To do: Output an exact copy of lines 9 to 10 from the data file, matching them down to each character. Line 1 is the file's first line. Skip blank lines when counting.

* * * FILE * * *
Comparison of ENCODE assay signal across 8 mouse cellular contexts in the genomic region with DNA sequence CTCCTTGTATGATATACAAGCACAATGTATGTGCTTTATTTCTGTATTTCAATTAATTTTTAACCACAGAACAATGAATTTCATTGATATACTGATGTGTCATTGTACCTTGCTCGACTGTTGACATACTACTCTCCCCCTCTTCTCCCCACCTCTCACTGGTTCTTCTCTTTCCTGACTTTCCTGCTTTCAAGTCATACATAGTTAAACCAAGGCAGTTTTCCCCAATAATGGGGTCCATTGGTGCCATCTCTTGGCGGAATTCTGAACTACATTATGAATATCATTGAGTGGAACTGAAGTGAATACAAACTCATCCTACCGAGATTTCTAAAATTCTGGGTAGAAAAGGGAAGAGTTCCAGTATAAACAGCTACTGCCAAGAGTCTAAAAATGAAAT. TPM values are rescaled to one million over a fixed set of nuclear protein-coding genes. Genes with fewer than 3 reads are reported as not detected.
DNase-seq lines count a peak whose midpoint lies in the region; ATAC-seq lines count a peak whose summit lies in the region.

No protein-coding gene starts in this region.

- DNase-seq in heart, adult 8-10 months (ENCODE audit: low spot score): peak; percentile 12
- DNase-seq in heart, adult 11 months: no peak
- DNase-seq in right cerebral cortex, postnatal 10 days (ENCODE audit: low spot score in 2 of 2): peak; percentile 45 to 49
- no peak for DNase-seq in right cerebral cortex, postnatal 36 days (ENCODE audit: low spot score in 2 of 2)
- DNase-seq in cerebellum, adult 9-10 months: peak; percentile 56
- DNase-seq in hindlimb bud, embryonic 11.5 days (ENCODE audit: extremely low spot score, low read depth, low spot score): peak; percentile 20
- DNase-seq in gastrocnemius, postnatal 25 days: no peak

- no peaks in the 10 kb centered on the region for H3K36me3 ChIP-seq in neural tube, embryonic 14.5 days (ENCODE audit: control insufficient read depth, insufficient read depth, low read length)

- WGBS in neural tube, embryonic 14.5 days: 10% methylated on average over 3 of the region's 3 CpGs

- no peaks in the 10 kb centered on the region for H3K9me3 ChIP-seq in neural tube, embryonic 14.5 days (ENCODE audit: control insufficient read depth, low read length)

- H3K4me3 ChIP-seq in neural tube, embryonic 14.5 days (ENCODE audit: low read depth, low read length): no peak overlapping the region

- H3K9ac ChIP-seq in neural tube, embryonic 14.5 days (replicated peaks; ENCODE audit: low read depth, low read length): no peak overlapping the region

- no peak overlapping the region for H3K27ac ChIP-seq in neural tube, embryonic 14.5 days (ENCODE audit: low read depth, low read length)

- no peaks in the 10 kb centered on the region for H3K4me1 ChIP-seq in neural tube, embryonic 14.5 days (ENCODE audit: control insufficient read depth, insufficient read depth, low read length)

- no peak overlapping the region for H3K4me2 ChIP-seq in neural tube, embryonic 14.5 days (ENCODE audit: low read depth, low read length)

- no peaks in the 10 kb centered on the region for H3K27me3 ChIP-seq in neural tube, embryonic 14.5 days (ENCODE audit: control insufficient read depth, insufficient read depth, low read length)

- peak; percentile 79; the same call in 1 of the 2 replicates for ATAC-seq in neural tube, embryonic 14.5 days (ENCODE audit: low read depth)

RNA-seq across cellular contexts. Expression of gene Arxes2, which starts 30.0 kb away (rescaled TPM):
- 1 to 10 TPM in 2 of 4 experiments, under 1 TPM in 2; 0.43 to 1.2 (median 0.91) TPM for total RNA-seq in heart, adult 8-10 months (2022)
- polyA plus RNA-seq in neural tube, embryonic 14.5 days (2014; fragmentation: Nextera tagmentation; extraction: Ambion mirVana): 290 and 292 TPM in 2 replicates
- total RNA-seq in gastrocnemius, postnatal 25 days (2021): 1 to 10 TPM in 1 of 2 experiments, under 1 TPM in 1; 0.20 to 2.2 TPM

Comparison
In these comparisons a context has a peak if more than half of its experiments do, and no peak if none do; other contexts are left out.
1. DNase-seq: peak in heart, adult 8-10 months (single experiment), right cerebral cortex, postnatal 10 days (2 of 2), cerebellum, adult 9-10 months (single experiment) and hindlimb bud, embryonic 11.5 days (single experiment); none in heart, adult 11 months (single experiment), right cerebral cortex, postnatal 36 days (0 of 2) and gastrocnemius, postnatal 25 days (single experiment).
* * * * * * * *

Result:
- DNase-seq in hindlimb bud, embryonic 11.5 days (ENCODE audit: extremely low spot score, low read depth, low spot score): peak; percentile 20
- DNase-seq in gastrocnemius, postnatal 25 days: no peak